State Revenue Looks Stagnant If Only Some Funds Are Excluded
Spending interests imply taxpayers not contributing enough
Media coverage of Michigan state government frequently focuses on complaints — made by officials and interests that benefit from more spending — of stagnant revenue growth. The complaints sometimes imply that taxes are not high enough, but they are looking at only one slice of state government revenue. A broader look shows that the state is collecting billions of dollars more from taxpayers than it did just a few years ago.
A recent example of the complaint appeared in a Jan. 11 Michigan Radio interview with State Budget Director Chris Kolb, who implied that state tax and fee revenue has barely increased over the past couple of decades. The evidence he pointed to, however, included just one of many accounts into which state tax dollars flow, which is called the General Fund.
“What are our needs? What are our costs? How are those changed in 20 years?” Kolb said. “And that’s the reality. So we have to look at that not only this year, but going forward. The numbers don’t increase much.” The numbers he referred to were tax revenues that are earmarked to the General Fund.
When all tax collections are included, state tax revenue is projected to have increased by more than $4 billion in the last five years alone.
Between 2014 and 2019, Michigan government’s total state tax revenue will have increased $4.7 billion. (The 2019 figure is based on official projections). Even after adjusting for inflation, this represents a nearly 8 percent rise, from the equivalent of $31.5 billion in 2014 to $33.9 billion expected this year.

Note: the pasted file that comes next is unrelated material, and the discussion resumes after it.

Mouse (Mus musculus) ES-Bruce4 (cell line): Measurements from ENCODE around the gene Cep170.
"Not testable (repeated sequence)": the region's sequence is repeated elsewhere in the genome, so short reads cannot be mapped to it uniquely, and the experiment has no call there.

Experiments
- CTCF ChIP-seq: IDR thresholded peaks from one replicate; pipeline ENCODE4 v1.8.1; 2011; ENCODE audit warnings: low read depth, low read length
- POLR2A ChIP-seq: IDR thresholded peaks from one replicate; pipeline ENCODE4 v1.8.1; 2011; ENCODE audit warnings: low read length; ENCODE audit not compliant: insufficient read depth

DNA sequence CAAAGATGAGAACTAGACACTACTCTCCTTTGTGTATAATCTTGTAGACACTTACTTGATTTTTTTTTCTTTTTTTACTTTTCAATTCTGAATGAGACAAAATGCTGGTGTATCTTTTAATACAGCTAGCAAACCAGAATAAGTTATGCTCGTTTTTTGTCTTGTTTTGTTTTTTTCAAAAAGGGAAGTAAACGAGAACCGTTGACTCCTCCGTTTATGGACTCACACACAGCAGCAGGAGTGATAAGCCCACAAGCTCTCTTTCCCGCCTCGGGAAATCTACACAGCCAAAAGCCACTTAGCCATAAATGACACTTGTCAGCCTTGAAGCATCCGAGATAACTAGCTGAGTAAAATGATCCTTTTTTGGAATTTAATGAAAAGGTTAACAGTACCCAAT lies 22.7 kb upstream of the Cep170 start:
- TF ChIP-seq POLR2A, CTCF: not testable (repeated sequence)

Moreover, officials estimate that in 2019, state taxpayer dollars flowing into the General Fund and the School Aid Fund (the destinations for about 75 percent of total state tax revenue) will be $658.5 million higher than in 2018.
Also, legislators have to ability to restrict the size of General Fund revenue by earmarking certain tax receipts to other state accounts. For example, 75 percent of the revenue from a 75 cent per pack cigarette tax increase enacted in 2004 was earmarked to the state Medicaid Trust Fund rather than the General Fund. Lawmakers can also make the General Fund larger or smaller by allocating less or more annual revenue to the state rainy day fund.
Kurt Weiss, a spokesman for the State Budget Office, said that Kolb stands behind his comments.
“The state’s General Fund revenue has remained essentially flat for the past 20 years. When Director Kolb started in the state Legislature almost 20 years ago, the General Fund was right around $10.7 billion,” Weiss said. “The General Fund numbers announced at the recent revenue estimating conference were right about $10.7 billion for both this fiscal year and next. The fact of the matter is that we have constrained resources and challenges when it comes to the funding needs of our state.”
State officials like Kolb and others often focus on the General Fund when discussing the state budget because lawmakers are not restricted in how they can spend these dollars, said James Hohman, the director of fiscal policy at the Mackinac Center for Public Policy. He believes it’s important to look at total state tax revenue.
“Total revenues include money from taxes that don’t go into the [General or School Aid] funds, like the fuel tax and the vehicle registration tax — both of which were increased in 2015,” Hohman said. “Considering how transportation funding is such a central part of the policy debate right now, it’s important to look at revenue from those taxes as well.”
Michigan Capitol Confidential is the news source produced by the Mackinac Center for Public Policy. Michigan Capitol Confidential reports with a free-market news perspective.